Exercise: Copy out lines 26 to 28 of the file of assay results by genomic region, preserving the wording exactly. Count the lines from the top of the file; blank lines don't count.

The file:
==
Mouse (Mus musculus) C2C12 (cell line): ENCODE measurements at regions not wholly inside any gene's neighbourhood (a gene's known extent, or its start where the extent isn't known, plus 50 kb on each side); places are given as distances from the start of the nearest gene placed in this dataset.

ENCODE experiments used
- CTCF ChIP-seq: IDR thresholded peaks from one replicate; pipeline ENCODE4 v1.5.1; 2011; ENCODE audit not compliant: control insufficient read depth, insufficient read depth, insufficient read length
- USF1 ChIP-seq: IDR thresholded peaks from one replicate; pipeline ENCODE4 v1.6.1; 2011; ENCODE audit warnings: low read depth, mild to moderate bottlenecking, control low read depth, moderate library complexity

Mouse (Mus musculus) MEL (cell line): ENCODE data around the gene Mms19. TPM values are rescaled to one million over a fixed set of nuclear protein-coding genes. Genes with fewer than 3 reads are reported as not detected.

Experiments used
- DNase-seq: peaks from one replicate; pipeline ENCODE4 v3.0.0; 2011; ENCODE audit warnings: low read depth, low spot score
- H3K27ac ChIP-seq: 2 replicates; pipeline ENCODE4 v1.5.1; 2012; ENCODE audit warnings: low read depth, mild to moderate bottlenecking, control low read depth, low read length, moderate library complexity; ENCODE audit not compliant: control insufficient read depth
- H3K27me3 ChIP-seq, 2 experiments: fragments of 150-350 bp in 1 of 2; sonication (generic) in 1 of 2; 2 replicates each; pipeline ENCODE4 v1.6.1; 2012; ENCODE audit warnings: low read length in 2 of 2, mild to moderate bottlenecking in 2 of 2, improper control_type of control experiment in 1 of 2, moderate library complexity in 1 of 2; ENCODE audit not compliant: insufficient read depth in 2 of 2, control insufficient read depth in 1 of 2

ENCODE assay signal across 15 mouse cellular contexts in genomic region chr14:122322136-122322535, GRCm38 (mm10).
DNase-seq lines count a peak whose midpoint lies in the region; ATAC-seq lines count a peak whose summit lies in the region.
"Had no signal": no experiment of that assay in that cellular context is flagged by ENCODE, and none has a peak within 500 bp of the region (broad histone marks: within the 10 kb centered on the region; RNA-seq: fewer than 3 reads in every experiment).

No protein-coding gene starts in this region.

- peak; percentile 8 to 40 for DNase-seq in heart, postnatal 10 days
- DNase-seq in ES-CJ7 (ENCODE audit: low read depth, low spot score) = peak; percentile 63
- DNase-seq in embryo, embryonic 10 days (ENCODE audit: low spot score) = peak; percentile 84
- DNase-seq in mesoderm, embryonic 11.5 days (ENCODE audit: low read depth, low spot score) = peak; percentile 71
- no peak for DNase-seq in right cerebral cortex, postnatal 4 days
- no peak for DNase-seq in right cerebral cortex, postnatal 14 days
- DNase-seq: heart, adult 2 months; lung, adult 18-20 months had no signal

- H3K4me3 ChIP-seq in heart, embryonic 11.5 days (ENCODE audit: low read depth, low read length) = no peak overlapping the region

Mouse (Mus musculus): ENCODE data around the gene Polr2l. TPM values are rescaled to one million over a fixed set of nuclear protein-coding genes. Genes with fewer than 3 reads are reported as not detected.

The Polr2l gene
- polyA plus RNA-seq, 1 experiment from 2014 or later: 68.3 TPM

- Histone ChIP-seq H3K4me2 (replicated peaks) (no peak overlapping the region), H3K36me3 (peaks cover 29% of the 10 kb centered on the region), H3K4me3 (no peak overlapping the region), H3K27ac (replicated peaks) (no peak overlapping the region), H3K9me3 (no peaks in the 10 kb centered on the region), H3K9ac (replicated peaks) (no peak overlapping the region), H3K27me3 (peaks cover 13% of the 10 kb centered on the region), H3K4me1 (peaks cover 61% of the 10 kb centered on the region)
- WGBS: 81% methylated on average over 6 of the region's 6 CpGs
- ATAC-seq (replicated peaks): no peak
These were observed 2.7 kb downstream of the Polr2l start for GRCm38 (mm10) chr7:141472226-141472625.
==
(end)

- WGBS: 81% methylated on average over 6 of the region's 6 CpGs
- ATAC-seq (replicated peaks): no peak
These were observed 2.7 kb downstream of the Polr2l start for GRCm38 (mm10) chr7:141472226-141472625.